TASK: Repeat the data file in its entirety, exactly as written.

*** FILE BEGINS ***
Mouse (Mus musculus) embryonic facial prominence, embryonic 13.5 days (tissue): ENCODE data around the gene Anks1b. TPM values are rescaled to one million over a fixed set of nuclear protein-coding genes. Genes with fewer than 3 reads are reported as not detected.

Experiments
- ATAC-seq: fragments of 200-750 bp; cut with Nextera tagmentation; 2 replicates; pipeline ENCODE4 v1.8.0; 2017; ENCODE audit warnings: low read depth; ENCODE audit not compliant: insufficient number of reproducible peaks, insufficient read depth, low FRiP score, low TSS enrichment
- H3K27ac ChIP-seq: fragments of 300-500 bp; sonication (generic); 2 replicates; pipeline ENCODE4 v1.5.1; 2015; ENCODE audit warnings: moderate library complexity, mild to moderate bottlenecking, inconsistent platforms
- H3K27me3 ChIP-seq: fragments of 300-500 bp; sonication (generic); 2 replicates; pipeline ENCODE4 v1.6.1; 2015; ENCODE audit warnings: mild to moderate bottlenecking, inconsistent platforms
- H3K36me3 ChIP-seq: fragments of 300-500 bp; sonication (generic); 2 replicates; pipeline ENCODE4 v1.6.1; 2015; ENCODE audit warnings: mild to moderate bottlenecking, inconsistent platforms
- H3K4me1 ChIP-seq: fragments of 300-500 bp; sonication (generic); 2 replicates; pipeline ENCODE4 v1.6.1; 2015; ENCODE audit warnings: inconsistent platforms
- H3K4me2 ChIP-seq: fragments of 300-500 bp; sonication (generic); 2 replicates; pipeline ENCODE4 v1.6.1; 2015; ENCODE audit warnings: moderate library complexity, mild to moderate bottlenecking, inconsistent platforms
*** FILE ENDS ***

Mouse (Mus musculus) embryonic facial prominence, embryonic 13.5 days (tissue): ENCODE data around the gene Anks1b. TPM values are rescaled to one million over a fixed set of nuclear protein-coding genes. Genes with fewer than 3 reads are reported as not detected.

Experiments
- ATAC-seq: fragments of 200-750 bp; cut with Nextera tagmentation; 2 replicates; pipeline ENCODE4 v1.8.0; 2017; ENCODE audit warnings: low read depth; ENCODE audit not compliant: insufficient number of reproducible peaks, insufficient read depth, low FRiP score, low TSS enrichment
- H3K27ac ChIP-seq: fragments of 300-500 bp; sonication (generic); 2 replicates; pipeline ENCODE4 v1.5.1; 2015; ENCODE audit warnings: moderate library complexity, mild to moderate bottlenecking, inconsistent platforms
- H3K27me3 ChIP-seq: fragments of 300-500 bp; sonication (generic); 2 replicates; pipeline ENCODE4 v1.6.1; 2015; ENCODE audit warnings: mild to moderate bottlenecking, inconsistent platforms
- H3K36me3 ChIP-seq: fragments of 300-500 bp; sonication (generic); 2 replicates; pipeline ENCODE4 v1.6.1; 2015; ENCODE audit warnings: mild to moderate bottlenecking, inconsistent platforms
- H3K4me1 ChIP-seq: fragments of 300-500 bp; sonication (generic); 2 replicates; pipeline ENCODE4 v1.6.1; 2015; ENCODE audit warnings: inconsistent platforms
- H3K4me2 ChIP-seq: fragments of 300-500 bp; sonication (generic); 2 replicates; pipeline ENCODE4 v1.6.1; 2015; ENCODE audit warnings: moderate library complexity, mild to moderate bottlenecking, inconsistent platforms